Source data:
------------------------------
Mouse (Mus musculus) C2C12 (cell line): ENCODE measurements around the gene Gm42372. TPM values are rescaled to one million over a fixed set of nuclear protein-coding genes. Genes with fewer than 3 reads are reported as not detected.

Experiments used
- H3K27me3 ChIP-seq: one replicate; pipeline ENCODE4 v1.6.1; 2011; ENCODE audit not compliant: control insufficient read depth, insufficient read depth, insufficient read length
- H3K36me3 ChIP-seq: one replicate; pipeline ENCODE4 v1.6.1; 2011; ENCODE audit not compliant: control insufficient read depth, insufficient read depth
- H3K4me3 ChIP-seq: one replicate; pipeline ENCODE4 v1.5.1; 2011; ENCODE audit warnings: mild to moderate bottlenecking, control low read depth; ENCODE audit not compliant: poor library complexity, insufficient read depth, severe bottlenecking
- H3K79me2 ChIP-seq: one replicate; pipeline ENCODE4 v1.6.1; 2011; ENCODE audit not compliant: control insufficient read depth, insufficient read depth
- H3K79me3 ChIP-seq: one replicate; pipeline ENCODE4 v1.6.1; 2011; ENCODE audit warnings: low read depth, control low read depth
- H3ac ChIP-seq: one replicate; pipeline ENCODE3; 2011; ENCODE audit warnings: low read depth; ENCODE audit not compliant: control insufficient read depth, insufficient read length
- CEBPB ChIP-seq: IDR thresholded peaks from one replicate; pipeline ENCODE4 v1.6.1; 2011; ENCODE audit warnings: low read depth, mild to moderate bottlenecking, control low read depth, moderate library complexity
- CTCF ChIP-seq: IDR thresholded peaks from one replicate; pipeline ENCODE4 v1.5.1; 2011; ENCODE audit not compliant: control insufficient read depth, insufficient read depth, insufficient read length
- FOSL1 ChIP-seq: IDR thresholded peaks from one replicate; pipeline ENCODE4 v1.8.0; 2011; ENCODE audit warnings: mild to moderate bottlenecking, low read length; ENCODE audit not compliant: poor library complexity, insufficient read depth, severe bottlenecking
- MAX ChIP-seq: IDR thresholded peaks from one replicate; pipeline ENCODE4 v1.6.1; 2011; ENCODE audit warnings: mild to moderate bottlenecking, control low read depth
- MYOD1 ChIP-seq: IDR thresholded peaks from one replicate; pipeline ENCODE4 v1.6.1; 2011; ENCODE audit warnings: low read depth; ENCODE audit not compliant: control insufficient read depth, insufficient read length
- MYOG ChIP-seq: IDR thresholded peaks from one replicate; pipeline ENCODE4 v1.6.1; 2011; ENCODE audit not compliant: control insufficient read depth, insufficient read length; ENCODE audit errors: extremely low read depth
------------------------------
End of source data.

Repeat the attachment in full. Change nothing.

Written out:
Mouse (Mus musculus) C2C12 (cell line): ENCODE measurements around the gene Gm42372. TPM values are rescaled to one million over a fixed set of nuclear protein-coding genes. Genes with fewer than 3 reads are reported as not detected.

Experiments used
- H3K27me3 ChIP-seq: one replicate; pipeline ENCODE4 v1.6.1; 2011; ENCODE audit not compliant: control insufficient read depth, insufficient read depth, insufficient read length
- H3K36me3 ChIP-seq: one replicate; pipeline ENCODE4 v1.6.1; 2011; ENCODE audit not compliant: control insufficient read depth, insufficient read depth
- H3K4me3 ChIP-seq: one replicate; pipeline ENCODE4 v1.5.1; 2011; ENCODE audit warnings: mild to moderate bottlenecking, control low read depth; ENCODE audit not compliant: poor library complexity, insufficient read depth, severe bottlenecking
- H3K79me2 ChIP-seq: one replicate; pipeline ENCODE4 v1.6.1; 2011; ENCODE audit not compliant: control insufficient read depth, insufficient read depth
- H3K79me3 ChIP-seq: one replicate; pipeline ENCODE4 v1.6.1; 2011; ENCODE audit warnings: low read depth, control low read depth
- H3ac ChIP-seq: one replicate; pipeline ENCODE3; 2011; ENCODE audit warnings: low read depth; ENCODE audit not compliant: control insufficient read depth, insufficient read length
- CEBPB ChIP-seq: IDR thresholded peaks from one replicate; pipeline ENCODE4 v1.6.1; 2011; ENCODE audit warnings: low read depth, mild to moderate bottlenecking, control low read depth, moderate library complexity
- CTCF ChIP-seq: IDR thresholded peaks from one replicate; pipeline ENCODE4 v1.5.1; 2011; ENCODE audit not compliant: control insufficient read depth, insufficient read depth, insufficient read length
- FOSL1 ChIP-seq: IDR thresholded peaks from one replicate; pipeline ENCODE4 v1.8.0; 2011; ENCODE audit warnings: mild to moderate bottlenecking, low read length; ENCODE audit not compliant: poor library complexity, insufficient read depth, severe bottlenecking
- MAX ChIP-seq: IDR thresholded peaks from one replicate; pipeline ENCODE4 v1.6.1; 2011; ENCODE audit warnings: mild to moderate bottlenecking, control low read depth
- MYOD1 ChIP-seq: IDR thresholded peaks from one replicate; pipeline ENCODE4 v1.6.1; 2011; ENCODE audit warnings: low read depth; ENCODE audit not compliant: control insufficient read depth, insufficient read length
- MYOG ChIP-seq: IDR thresholded peaks from one replicate; pipeline ENCODE4 v1.6.1; 2011; ENCODE audit not compliant: control insufficient read depth, insufficient read length; ENCODE audit errors: extremely low read depth